If you don’t give your cells all the food, nutrition or resources they need, or the food you give them is of poor quality, they can’t do their job properly. If your cells aren’t talking to one another enough or being honest when they do talk, they can’t do their job properly. If your cells are being exposed to poisons in the environment or have to live in toxic surroundings, they can’t do their job properly. If the cell’s waste products aren’t being removed or being removed quickly enough, they can’t do their job properly. And if they can’t do their job properly, they may get sick; they may break down; they may miss something they shouldn’t or they may become so selfish they break the rules and go out and get what they want without any thought for anyone else, just like a cancer does…

Earlier we said: Healthy cells make healthy tissues. Healthy tissues make healthy organs and healthy organs make for a healthy you. Let’s turn this around:

A healthy you needs healthy organs. Healthy organs need healthy tissues and healthy tissues need healthy cells. You are made up of trillions of cells that all have to be fed and kept safe if they are to do their jobs properly and get along with one another. So what is good for your cells is good for you. Look after your cells and they will look after you. You need to be a responsible parent to your cells.

So eat right, look after yourself, exercise, don’t put toxic substances, chemicals or drugs into your system and drink plenty of water. But that’s not enough. Your cells, tissues and organs can’t be healthy if they are living in a toxic environment. So we can’t talk about keeping you healthy without also talking about keeping the environment healthy because that’s our home. It’s where we live. Eating the best food and living in a pristine environment still isn’t enough however. You also need the right attitude. A bad attitude is tied to bad health. Negative thoughts attract negative people, expectations and experiences. If you surround yourself with negative people, then you will pick up negative thoughts and ideas. If you have a negative attitude you focus on what can’t be done rather on what can be done, you focus on what you don’t have rather than giving thanks for what you do. Your thoughts do indeed shape your world.

Hopefully you can now see why focusing only on the rogue cells or on the cancer is missing the point and why, ultimately, you will be a reflection of your attitude and your surroundings.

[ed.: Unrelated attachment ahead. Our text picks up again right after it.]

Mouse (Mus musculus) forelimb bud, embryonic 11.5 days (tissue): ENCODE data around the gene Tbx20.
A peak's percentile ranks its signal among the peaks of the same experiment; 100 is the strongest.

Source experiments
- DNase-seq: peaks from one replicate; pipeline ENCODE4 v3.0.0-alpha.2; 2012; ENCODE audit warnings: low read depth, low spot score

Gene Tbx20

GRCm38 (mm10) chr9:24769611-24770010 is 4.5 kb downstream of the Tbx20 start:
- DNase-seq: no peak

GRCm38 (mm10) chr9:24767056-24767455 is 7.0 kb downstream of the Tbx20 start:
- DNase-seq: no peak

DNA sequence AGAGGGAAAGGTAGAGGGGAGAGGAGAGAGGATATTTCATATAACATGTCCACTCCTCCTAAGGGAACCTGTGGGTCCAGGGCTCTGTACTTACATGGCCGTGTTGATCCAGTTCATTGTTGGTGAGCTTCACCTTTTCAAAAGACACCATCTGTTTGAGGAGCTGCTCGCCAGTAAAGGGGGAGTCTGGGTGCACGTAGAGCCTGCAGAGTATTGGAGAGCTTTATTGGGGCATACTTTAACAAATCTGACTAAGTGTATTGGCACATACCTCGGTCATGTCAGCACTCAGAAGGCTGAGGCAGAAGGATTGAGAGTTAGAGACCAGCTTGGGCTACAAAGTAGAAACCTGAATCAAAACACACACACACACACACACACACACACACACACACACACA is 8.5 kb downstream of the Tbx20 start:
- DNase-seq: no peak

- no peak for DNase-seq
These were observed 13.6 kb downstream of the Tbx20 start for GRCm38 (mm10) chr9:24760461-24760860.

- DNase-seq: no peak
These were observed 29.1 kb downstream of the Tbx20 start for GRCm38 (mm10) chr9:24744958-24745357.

Through Promoting Good Health we want to help you not only stay healthy but realize your full potential. We want to give you information you can use to make the most of life. To do that we need to range widely in the topics we discuss. Sometimes the topics may be specific: “How do I keep my immune system strong and healthy?” “What is Cancer and how do I avoid it?” “What are the potential health risks caused by toxic chemicals in the food chain or the environment?” Other times the topics may be broad or philosophical: “How can we look after the environment?” “How do we maintain biodiversity?” “How do I spot negative thoughts and self-destructive behavior patterns?” While we will range widely, they will always be a common theme and thread: Healthy cells, healthy body, healthy mind, healthy lifestyle, healthy attitude and a healthy environment. All are essential and interconnected.

We also want to be provocative. We want to get you thinking. We want you to get involved. So through the site we may ask questions, pose a challenge or start a debate. We want you to get involved because life isn’t a spectator sport. We want you to get involved because the more you participate, the more you understand. We want you to get involved because that’s how you will become happier and healthier, which is why we set up Promoting Good Health in the first place! Many centuries ago the Greek philosopher Aristotle (384 BC – 322 BC) said “You are what you repeatedly do”. It’s still good advice.

Until next time, stay happy and healthy.


  1. Posted by Marty at 2:39 pm on October 23rd, 2010

    Hello – I like the analogies you use to make it easier to understand that complexity of the topic health. Thanks and keep up the good work!

Leave a Reply: